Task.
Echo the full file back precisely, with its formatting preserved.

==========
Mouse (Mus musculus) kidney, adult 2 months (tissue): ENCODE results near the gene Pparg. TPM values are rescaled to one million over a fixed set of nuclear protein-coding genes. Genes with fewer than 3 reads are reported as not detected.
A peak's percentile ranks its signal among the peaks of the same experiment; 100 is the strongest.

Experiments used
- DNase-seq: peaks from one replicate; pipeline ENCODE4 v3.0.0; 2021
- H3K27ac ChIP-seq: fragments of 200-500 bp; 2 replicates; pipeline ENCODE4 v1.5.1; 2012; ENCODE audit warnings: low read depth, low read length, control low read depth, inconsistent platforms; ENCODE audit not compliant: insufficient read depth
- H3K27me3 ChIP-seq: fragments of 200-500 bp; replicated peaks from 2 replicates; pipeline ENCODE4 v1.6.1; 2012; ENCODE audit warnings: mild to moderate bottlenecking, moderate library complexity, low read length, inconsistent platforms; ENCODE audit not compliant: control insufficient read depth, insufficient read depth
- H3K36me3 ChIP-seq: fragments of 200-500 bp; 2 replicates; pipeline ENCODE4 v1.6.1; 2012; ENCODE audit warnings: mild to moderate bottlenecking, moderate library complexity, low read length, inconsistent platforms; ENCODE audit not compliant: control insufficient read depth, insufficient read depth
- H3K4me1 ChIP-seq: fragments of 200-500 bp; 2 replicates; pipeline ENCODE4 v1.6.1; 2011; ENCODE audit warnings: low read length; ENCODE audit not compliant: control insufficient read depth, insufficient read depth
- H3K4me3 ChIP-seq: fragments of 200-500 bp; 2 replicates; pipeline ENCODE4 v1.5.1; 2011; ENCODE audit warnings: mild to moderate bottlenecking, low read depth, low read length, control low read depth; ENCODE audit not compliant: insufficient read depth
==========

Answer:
Mouse (Mus musculus) kidney, adult 2 months (tissue): ENCODE results near the gene Pparg. TPM values are rescaled to one million over a fixed set of nuclear protein-coding genes. Genes with fewer than 3 reads are reported as not detected.
A peak's percentile ranks its signal among the peaks of the same experiment; 100 is the strongest.

Experiments used
- DNase-seq: peaks from one replicate; pipeline ENCODE4 v3.0.0; 2021
- H3K27ac ChIP-seq: fragments of 200-500 bp; 2 replicates; pipeline ENCODE4 v1.5.1; 2012; ENCODE audit warnings: low read depth, low read length, control low read depth, inconsistent platforms; ENCODE audit not compliant: insufficient read depth
- H3K27me3 ChIP-seq: fragments of 200-500 bp; replicated peaks from 2 replicates; pipeline ENCODE4 v1.6.1; 2012; ENCODE audit warnings: mild to moderate bottlenecking, moderate library complexity, low read length, inconsistent platforms; ENCODE audit not compliant: control insufficient read depth, insufficient read depth
- H3K36me3 ChIP-seq: fragments of 200-500 bp; 2 replicates; pipeline ENCODE4 v1.6.1; 2012; ENCODE audit warnings: mild to moderate bottlenecking, moderate library complexity, low read length, inconsistent platforms; ENCODE audit not compliant: control insufficient read depth, insufficient read depth
- H3K4me1 ChIP-seq: fragments of 200-500 bp; 2 replicates; pipeline ENCODE4 v1.6.1; 2011; ENCODE audit warnings: low read length; ENCODE audit not compliant: control insufficient read depth, insufficient read depth
- H3K4me3 ChIP-seq: fragments of 200-500 bp; 2 replicates; pipeline ENCODE4 v1.5.1; 2011; ENCODE audit warnings: mild to moderate bottlenecking, low read depth, low read length, control low read depth; ENCODE audit not compliant: insufficient read depth